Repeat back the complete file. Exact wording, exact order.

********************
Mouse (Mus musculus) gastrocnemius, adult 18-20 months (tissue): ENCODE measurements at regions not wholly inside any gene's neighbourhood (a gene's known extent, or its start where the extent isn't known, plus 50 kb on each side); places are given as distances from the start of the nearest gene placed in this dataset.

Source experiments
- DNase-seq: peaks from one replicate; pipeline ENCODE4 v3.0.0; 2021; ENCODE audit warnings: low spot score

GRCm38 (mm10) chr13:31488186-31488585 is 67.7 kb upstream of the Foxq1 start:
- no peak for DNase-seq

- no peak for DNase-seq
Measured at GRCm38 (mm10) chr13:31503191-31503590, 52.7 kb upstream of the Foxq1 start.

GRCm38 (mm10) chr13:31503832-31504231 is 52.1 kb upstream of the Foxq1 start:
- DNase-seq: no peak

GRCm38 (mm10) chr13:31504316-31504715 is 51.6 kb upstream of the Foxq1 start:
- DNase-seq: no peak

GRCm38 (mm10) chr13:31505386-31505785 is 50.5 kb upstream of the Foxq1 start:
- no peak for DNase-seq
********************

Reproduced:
Mouse (Mus musculus) gastrocnemius, adult 18-20 months (tissue): ENCODE measurements at regions not wholly inside any gene's neighbourhood (a gene's known extent, or its start where the extent isn't known, plus 50 kb on each side); places are given as distances from the start of the nearest gene placed in this dataset.

Source experiments
- DNase-seq: peaks from one replicate; pipeline ENCODE4 v3.0.0; 2021; ENCODE audit warnings: low spot score

GRCm38 (mm10) chr13:31488186-31488585 is 67.7 kb upstream of the Foxq1 start:
- no peak for DNase-seq

- no peak for DNase-seq
Measured at GRCm38 (mm10) chr13:31503191-31503590, 52.7 kb upstream of the Foxq1 start.

GRCm38 (mm10) chr13:31503832-31504231 is 52.1 kb upstream of the Foxq1 start:
- DNase-seq: no peak

GRCm38 (mm10) chr13:31504316-31504715 is 51.6 kb upstream of the Foxq1 start:
- DNase-seq: no peak

GRCm38 (mm10) chr13:31505386-31505785 is 50.5 kb upstream of the Foxq1 start:
- no peak for DNase-seq